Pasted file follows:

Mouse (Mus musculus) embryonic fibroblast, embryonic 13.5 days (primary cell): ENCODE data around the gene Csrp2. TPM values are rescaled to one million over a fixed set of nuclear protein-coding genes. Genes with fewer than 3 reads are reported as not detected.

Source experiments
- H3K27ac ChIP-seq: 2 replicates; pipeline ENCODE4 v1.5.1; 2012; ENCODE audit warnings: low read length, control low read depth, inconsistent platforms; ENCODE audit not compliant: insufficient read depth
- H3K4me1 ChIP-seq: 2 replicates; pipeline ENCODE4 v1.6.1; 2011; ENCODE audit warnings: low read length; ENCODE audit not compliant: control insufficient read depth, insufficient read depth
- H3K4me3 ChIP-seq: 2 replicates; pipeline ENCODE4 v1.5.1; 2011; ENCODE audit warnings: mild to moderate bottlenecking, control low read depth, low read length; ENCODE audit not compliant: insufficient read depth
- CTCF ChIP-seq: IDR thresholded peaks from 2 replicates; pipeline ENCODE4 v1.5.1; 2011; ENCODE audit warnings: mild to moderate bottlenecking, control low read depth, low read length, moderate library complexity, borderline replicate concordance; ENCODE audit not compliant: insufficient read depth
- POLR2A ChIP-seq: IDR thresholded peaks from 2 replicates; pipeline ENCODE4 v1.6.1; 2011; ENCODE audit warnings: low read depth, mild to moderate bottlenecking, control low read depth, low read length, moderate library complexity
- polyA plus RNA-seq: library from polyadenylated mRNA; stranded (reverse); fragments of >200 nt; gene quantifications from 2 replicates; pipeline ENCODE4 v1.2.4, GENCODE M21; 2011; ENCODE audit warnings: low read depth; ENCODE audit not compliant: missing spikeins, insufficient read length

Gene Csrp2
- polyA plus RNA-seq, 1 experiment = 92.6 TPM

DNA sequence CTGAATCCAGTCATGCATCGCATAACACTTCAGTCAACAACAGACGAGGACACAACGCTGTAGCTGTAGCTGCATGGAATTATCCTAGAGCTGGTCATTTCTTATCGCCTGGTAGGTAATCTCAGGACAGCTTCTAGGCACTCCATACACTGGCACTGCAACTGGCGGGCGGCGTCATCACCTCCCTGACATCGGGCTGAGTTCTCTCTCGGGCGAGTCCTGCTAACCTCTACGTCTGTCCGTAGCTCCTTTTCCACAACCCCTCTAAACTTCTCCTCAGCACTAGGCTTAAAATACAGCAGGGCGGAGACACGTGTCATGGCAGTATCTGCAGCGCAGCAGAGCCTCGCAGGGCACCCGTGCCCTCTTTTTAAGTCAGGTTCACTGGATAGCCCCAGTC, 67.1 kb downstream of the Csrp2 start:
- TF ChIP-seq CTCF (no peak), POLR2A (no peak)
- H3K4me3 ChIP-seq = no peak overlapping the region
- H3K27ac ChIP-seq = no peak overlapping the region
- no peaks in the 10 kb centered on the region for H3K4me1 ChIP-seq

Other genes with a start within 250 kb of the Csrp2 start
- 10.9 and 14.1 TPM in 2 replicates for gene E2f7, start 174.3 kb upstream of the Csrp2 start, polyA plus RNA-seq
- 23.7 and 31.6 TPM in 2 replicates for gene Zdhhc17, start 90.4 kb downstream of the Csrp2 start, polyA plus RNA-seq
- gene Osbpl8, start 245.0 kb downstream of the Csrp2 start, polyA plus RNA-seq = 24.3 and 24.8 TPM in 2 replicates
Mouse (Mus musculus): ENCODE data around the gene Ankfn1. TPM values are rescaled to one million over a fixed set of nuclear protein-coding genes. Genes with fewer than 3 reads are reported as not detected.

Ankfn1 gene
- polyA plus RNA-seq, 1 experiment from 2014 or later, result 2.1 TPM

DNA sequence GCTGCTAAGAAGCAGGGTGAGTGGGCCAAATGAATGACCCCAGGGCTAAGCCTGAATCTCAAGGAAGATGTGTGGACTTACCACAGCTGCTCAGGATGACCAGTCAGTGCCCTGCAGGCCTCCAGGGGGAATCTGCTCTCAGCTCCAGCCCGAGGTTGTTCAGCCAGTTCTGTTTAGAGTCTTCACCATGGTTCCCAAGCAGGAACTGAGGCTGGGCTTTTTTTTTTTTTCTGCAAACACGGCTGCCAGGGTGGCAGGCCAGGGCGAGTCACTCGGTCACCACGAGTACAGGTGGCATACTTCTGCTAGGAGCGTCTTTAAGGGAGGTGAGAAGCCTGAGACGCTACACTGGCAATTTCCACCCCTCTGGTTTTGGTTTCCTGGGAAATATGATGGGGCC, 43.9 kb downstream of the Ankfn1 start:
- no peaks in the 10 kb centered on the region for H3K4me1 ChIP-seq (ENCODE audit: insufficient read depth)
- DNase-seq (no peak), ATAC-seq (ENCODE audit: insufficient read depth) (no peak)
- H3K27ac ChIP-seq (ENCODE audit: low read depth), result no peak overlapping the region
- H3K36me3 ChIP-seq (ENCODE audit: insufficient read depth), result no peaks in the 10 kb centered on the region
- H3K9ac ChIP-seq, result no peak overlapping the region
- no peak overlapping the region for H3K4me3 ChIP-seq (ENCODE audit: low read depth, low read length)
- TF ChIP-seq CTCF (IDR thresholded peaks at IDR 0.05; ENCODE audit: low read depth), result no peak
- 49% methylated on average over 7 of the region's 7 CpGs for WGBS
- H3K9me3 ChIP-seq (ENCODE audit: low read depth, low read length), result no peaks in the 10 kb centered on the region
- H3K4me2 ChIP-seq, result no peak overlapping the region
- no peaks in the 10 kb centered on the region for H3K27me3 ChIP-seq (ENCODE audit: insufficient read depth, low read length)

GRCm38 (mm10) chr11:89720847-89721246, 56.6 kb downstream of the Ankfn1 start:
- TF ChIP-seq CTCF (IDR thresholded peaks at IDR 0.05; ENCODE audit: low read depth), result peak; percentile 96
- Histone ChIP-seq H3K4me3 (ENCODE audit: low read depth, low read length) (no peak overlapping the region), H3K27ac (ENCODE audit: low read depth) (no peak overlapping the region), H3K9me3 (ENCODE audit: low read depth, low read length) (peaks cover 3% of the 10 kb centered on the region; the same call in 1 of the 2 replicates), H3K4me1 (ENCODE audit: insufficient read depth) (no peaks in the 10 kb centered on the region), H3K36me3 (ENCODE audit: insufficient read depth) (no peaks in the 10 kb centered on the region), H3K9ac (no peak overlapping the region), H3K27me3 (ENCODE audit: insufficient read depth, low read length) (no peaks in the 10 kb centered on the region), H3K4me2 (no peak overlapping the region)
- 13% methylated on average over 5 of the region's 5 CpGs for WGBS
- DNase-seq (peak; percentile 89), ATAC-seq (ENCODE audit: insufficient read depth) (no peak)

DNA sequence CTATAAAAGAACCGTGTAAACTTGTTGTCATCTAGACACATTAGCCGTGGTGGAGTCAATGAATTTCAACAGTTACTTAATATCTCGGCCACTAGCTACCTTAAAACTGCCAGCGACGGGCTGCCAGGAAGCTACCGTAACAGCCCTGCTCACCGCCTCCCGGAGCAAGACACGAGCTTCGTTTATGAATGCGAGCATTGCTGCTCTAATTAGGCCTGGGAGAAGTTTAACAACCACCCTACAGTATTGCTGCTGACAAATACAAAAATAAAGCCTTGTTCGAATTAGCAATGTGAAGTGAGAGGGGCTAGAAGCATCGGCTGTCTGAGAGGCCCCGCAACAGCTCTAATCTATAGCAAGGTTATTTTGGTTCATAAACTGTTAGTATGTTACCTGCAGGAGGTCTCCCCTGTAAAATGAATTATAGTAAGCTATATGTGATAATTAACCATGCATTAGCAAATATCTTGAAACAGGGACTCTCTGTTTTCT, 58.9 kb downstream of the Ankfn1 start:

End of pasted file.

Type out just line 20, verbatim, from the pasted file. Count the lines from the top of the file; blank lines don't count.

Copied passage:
Mouse (Mus musculus): ENCODE data around the gene Ankfn1. TPM values are rescaled to one million over a fixed set of nuclear protein-coding genes. Genes with fewer than 3 reads are reported as not detected.